Residents of Cave Creek revere the town’s frontier beginnings and love the way it blends with the bohemian present. The two combine to make a community where locals—loud, proud and ready to buy a round—call themselves Creekers.
Located 33 miles north of Phoenix, the settlement of 5,500 landed on military maps as early as 1870, when it was a cavalry remount station on the road from Fort McDowell to Fort Whipple, 116 miles north.
“It was a sleepy place with fresh horses and few people, mostly miners scratching out a living,” says Evelyn Johnson, executive director of the Cave Creek Museum. “We’ve retained a strong sense of our history.”
The Old West comes alive the first weekend of November with Wild West Days. The three-day bash draws 10,000 people and features the Battle of the Bars bull-riding competition, a parade, pig races, gunfight re-enactments and quick-draw competitions at Frontier Town.
The latter has original wagons and antiques, and several small shops, including Cave Creek Candles & Gifts, which ships across the world, and Debra Ortega’s Native American Jewelry & Arts.
One of the most popular Wild West Days events is the Mutton Bustin’ competition at Buffalo Chip Saloon & Steakhouse. Watch kids ages 4 to 7 ride sheep, just like grown-up cowboys ride bulls.
The Chip also offers adult bull-riding on Wednesday and Friday nights, if you dare. Once owned by Green Bay Packers star Max McGee, the saloon is headquarters for Packers fans watching NFL games.
Two spring events demonstrate the town’s unique blend of eras and interests. Cave Creek Rodeo Days offers a week of excitement, including a PRCA rodeo at Memorial Arena, and Arizona Bike Week generates a wild kind of fun as thousands of motorcyclists converge on two local institutions, the Hideaway Grill and The Roadhouse.
“It’s quite a sight to see one lane of Cave Creek Road closed to accommodate the cyclists riding into town,” says Patty Villeneuve, president and CEO of the Carefree/Cave Creek Chamber of Commerce.
Visit the Cave Creek Museum to inspect its 17½-foot tall Golden Reef Stamp Mill, the only fully operational 10-stamp mill in its original mining district in Arizona. And see the last remaining tuberculosis treatment cabin, built in the 1920s and furnished with period items, now listed on the National Register of Historic Places.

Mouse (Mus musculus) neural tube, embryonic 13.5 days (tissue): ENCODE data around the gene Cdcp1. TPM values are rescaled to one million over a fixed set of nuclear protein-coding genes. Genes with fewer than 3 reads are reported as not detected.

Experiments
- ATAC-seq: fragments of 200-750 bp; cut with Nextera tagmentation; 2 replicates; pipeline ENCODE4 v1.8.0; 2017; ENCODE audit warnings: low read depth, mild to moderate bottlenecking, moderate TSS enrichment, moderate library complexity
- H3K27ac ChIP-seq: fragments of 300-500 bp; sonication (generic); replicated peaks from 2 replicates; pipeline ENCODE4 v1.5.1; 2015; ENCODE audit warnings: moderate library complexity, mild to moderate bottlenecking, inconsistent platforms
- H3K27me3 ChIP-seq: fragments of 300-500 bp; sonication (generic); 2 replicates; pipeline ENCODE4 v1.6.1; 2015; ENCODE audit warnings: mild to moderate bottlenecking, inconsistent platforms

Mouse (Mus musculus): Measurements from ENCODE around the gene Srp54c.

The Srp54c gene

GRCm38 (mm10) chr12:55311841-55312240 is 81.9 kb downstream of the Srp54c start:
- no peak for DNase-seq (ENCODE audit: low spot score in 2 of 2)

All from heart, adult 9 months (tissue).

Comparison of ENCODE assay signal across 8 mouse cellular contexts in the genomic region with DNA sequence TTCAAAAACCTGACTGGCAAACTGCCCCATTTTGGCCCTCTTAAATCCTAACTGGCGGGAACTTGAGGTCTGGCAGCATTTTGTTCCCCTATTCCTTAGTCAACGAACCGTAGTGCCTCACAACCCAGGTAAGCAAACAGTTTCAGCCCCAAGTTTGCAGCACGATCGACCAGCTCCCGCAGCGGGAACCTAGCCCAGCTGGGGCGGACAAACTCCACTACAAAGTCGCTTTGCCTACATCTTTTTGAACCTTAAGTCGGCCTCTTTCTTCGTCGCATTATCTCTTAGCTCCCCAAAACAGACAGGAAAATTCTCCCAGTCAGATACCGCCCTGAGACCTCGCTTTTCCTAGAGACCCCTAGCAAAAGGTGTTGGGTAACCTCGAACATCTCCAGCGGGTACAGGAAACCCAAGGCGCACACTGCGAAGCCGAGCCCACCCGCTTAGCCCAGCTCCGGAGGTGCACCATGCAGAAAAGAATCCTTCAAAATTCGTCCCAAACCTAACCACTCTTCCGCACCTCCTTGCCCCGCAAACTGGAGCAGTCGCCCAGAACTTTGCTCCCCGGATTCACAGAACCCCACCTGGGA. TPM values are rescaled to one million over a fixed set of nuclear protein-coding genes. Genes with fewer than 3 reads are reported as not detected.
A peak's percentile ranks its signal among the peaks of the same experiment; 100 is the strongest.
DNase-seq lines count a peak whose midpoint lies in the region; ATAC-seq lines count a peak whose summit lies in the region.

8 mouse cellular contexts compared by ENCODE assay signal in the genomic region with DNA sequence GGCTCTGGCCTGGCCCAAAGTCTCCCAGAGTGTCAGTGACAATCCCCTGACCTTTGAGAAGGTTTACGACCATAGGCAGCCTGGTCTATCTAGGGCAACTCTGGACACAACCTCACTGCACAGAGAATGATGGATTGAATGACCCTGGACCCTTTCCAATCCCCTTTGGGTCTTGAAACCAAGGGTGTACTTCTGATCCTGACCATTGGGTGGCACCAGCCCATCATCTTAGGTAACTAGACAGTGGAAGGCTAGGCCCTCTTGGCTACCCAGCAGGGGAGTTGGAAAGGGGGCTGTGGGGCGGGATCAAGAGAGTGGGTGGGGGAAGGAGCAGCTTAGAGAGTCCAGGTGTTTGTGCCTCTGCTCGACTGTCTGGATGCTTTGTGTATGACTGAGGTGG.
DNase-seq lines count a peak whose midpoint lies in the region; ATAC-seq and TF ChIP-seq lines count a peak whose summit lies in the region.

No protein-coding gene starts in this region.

The museum also showcases an extensive pottery collection dating from the Hohokam and Puebloan people to the present. “We have quite a few historical and archaeological items,” says Johnson. “People are surprised by the magnitude of our collections.”Visitors find the town’s restaurant options surprising, too. “You can get anything you want here and that includes places catering to foodies,” says Villeneuve.
Among them are the Tonto Bar & Grill at Rancho Manana, Le Sans Souci, Cartwright’s Modern Cuisine and Calakmul, specializing in Mexican and Latin American dishes.
For those who like to eat as opposed to dine, there’s barbecue at Harold’s Cave Creek Corral, which opened in 1935 as the Corral Bar to serve the workers building Bartlett Dam. The Horny Toad slings great fried chicken and its strawberry shortcake has won awards.
Creekers show their creative side with arts and crafts events almost every winter weekend. Don’t miss the Hidden in the Hills Studio Tour & Sale, hosted by the Sonoran Arts League. Held over two weekends in November, the event allows visitors to meet artists in their studios and buy their work. Last year’s tour featured 173 artists in 44 studios in Cave Creek, Carefree and North Scottsdale, making it Arizona’s largest studio tour and sale.
For a scenic trip, drive 24 miles to Bartlett Lake Reservoir in Tonto National Forest. Few sights match the beauty of a glittering-blue desert lake surrounded by saguaro-studded mountains.
Leo W. Banks is an award-winning writer based in Tucson. He is the author of the mystery novel, Double Wide.